The Internal Revenue Service provides an array of business-related deductions to the self-employed that are not available to most taxpayers. Taxpayers who run a limousine service are eligible to deduct expenses related to the business. These taxpayers must become familiar with the rules governing each type of expense to ensure the deduction is calculated accurately.
Medical and Dental
Self-employed workers are eligible to deduct monies paid for health and dental insurance coverage. Premiums eligible for the deduction include those made to insure you and other family members. If you participate in a group health plan that covers other employees of the limousine business, amounts paid to cover employees are also deductible.
Limousine Loan Interest
The annual interest paid on a loan to purchase a limousine used in the business can be deducted on a tax return. To qualify, you must be personally liable for the debt, there must be an unconditional promise to repay the loan and a true creditor-debtor relationship must exist. Interest that accrues on a personal loan from a friend or family member used to purchase a limousine is also deductible provided the loan terms are fixed and you are not given flexibility in repayment terms not originally agreed to.
Rent paid for garage parking to store the limousines is deductible. The rental fees must be reasonable and reflect the market rate in the area. Rental fees paid to related parties, such as other family members and friends, can be deducted provided they are reasonable. If you park the limousines on rented residential property, a portion of the monthly rent payment can be deducted as a business expense.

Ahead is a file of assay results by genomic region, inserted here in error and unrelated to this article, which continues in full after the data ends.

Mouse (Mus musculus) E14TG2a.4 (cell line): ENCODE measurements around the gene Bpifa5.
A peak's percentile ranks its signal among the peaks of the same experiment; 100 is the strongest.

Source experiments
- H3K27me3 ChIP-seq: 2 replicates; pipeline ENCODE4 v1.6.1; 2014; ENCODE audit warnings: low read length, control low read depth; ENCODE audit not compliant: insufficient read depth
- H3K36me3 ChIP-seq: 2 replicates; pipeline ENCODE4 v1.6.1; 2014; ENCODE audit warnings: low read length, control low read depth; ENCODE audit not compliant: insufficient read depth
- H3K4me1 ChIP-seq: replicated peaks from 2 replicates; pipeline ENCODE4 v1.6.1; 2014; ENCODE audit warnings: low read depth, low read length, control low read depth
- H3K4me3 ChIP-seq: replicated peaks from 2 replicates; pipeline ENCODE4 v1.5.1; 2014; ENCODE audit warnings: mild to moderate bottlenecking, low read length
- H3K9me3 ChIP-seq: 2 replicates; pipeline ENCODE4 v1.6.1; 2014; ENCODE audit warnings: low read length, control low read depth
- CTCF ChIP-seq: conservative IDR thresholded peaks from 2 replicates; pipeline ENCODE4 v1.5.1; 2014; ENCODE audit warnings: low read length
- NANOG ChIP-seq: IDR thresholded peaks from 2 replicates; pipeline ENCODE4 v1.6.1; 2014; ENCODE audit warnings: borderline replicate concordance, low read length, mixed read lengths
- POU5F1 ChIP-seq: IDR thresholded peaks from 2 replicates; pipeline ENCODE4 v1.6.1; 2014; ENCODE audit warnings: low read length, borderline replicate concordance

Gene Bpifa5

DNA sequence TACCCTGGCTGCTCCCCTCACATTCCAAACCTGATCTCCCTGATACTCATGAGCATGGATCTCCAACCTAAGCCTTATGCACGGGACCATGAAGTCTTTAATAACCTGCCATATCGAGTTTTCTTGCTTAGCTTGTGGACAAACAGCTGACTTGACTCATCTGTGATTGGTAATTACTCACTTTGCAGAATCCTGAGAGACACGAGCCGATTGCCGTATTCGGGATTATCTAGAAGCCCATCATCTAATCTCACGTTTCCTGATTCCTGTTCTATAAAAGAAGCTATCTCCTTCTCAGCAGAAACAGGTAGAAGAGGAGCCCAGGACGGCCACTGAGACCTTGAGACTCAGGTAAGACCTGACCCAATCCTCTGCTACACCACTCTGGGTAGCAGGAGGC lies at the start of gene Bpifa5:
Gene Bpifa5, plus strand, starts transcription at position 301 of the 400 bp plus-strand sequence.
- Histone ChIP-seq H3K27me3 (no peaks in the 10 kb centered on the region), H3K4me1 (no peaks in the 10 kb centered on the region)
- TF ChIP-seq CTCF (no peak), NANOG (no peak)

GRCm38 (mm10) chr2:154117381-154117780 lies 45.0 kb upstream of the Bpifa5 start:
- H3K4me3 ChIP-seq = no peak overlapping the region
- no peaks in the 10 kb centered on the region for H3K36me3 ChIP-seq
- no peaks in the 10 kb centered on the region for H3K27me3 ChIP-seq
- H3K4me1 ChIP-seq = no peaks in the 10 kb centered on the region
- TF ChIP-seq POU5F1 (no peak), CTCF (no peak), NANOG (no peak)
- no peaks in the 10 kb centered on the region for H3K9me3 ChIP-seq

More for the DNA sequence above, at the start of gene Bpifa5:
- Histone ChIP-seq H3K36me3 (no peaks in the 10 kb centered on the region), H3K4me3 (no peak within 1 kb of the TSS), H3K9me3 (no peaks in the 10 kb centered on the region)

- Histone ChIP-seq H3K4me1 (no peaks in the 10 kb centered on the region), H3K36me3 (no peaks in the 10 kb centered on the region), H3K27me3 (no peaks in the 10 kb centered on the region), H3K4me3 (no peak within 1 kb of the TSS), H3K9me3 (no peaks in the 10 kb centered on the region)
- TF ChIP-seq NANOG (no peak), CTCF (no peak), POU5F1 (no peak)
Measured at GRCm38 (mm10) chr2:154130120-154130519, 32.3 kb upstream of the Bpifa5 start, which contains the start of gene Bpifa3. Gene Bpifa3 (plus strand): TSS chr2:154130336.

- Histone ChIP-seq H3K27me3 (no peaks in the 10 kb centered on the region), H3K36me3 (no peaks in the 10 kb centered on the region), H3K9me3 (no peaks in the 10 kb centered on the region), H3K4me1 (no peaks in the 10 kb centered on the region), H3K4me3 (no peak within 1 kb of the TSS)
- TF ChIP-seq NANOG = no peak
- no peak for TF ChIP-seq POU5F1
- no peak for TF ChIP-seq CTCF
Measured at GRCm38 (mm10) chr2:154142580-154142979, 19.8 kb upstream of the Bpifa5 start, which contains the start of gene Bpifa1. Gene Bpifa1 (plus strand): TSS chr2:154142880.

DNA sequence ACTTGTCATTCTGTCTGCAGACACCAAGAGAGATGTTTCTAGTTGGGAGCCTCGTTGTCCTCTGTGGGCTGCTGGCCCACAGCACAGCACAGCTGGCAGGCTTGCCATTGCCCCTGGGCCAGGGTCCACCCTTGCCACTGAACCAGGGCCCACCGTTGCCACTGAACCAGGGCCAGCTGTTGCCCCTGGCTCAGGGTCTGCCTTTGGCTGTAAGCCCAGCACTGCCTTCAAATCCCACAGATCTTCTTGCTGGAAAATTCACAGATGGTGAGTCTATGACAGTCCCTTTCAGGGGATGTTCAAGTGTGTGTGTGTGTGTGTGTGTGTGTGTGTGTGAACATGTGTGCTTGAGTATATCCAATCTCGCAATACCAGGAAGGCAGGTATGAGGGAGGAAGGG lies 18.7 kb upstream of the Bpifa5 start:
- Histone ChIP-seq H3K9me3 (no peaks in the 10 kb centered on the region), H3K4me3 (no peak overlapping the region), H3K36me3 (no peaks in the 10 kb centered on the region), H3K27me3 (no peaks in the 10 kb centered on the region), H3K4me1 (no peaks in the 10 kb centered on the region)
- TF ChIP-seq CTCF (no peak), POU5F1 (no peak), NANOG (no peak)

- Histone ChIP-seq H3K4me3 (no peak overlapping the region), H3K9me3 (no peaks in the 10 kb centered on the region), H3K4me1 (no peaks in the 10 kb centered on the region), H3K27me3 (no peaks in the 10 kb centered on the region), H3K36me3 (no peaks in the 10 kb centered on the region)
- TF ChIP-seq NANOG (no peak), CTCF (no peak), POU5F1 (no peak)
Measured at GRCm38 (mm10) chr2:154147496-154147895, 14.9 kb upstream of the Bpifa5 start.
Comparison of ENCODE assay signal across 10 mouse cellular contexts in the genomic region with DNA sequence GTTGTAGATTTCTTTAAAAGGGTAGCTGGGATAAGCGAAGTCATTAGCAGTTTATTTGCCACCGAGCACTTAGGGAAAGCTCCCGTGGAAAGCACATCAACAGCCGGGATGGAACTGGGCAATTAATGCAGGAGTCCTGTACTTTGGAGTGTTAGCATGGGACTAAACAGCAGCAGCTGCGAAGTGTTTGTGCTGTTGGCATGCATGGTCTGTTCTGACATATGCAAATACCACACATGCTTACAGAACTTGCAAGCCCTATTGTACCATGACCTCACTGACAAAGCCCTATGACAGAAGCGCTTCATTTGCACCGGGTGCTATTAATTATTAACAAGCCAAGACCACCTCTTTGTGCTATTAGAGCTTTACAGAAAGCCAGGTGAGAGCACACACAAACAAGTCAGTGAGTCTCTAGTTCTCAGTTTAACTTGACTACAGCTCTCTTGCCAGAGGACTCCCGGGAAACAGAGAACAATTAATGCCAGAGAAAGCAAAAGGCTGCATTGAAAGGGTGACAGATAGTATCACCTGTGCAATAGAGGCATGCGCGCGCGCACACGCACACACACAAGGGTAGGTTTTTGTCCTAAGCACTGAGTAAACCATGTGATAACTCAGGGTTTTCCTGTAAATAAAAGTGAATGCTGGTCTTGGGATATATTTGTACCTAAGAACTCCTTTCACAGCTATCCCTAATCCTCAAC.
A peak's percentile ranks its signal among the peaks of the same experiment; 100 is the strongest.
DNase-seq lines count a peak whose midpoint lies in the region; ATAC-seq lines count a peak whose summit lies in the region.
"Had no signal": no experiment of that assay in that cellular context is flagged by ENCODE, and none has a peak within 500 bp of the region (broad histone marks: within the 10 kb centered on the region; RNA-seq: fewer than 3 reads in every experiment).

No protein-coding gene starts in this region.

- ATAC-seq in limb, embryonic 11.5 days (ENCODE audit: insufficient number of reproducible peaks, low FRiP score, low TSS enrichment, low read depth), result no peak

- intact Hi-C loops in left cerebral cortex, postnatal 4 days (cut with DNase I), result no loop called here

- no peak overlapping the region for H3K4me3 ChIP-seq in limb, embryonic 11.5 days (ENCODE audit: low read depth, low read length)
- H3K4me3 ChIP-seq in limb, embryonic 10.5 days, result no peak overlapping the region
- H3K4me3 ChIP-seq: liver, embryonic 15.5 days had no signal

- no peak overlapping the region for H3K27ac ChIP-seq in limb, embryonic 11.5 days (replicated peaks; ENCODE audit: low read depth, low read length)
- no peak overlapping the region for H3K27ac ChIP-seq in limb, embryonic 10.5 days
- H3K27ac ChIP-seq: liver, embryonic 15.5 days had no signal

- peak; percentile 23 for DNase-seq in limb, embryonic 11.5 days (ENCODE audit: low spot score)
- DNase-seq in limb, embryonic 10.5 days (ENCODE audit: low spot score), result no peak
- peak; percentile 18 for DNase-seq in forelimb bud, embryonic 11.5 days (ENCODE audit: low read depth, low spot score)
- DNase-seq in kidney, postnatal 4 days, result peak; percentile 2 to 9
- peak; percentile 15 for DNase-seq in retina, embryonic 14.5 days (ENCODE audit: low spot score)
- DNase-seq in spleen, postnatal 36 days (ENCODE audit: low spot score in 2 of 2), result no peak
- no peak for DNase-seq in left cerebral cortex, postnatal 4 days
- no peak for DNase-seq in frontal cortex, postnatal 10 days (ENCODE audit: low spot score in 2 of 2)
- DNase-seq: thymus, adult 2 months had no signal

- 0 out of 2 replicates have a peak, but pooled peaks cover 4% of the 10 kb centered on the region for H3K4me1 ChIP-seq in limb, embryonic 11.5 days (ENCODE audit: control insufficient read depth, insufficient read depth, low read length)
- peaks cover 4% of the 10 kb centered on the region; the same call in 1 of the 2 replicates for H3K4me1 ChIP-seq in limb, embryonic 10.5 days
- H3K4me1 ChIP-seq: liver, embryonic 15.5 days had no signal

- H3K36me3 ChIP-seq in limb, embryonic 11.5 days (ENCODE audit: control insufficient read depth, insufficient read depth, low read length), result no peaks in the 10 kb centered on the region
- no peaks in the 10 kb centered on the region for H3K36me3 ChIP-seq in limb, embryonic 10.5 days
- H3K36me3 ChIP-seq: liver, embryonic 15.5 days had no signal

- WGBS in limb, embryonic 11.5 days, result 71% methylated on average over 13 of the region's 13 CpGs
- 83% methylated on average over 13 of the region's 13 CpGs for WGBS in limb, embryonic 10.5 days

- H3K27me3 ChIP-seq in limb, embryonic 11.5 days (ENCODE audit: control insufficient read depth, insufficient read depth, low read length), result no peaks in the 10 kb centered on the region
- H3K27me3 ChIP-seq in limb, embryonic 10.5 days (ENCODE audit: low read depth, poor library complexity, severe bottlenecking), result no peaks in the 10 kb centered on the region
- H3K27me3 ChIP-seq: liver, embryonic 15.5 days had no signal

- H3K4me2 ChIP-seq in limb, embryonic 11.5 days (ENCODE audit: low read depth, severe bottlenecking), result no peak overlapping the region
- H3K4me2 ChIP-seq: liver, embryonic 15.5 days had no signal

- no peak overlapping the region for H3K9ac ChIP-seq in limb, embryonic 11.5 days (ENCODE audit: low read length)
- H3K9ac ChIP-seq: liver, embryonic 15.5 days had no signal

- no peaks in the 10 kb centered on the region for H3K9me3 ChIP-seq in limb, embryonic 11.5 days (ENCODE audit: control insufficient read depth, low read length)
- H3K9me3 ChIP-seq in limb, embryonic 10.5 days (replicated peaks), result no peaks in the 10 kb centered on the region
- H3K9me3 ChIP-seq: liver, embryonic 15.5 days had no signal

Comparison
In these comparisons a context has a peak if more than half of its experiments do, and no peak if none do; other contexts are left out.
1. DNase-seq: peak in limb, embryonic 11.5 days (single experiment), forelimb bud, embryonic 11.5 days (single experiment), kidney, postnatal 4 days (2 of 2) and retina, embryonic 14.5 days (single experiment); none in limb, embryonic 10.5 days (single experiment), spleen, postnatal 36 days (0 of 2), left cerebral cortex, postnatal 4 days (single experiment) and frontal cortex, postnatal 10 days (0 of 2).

If the limousine is used solely for business purposes, all related expenses can be fully deducted. Allowable expenses include the cost of gasoline, oil, repairs, maintenance, cleaning and tolls. However, if the vehicle is used partially for personal purposes, the deduction is limited to the portion of expenses related to the business. The IRS provides a standard mileage rate that is multiplied by total annual miles driven for business purposes to calculate the deduction.
The purchase price of a limousine must be deducted over time through depreciation. The IRS requires that the cost to acquire all automobiles used in a business be depreciated over 5 years, irrespective of the limousine’s actual useful life. In addition to the purchase price of the limousine, acquisition costs also include sales tax and title fees. However, a self-employed taxpayer is eligible to deduct the full purchase price of the limousine in the purchase year if a 179 Election is made. The election can be made on a maximum amount of purchases each year as determined by the IRS. In recent years, the lowest annual maximum imposed was $250,000.
Jeff Franco's professional writing career began in 2010. With expertise in federal taxation, law and accounting, he has published articles in various online publications. Franco holds a Master of Business Administration in accounting and a Master of Science in taxation from Fordham University. He also holds a Juris Doctor from Brooklyn Law School.